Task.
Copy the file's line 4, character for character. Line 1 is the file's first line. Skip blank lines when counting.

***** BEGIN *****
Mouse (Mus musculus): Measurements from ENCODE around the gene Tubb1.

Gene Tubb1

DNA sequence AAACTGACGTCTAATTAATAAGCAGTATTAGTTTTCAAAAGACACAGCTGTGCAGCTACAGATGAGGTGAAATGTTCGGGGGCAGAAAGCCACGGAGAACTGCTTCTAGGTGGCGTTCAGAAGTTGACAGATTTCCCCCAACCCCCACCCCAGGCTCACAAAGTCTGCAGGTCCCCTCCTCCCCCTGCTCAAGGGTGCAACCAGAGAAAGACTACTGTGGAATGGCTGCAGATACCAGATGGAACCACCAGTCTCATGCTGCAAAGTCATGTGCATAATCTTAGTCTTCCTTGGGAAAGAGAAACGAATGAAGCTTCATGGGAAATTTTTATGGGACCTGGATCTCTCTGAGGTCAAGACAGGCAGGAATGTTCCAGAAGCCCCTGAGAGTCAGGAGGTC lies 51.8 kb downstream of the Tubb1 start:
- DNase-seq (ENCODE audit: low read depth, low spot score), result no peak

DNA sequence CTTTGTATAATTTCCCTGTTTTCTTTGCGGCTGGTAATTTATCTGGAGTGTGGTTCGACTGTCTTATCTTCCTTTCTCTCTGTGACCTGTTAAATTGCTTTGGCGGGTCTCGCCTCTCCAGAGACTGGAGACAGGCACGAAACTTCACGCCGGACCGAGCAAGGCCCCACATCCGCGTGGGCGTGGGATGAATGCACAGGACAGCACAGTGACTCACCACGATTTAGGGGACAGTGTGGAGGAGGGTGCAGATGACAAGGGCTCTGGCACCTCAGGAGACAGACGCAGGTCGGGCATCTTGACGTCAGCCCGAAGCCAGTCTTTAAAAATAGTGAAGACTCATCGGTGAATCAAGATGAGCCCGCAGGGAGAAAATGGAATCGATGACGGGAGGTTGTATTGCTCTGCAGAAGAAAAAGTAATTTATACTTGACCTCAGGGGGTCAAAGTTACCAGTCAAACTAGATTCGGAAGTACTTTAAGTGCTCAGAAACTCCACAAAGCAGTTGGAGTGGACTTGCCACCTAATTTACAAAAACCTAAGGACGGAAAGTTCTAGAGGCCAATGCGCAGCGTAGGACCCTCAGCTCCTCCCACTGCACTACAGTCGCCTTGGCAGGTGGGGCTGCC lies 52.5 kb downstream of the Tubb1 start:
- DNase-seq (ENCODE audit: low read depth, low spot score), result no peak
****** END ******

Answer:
- DNase-seq (ENCODE audit: low read depth, low spot score), result no peak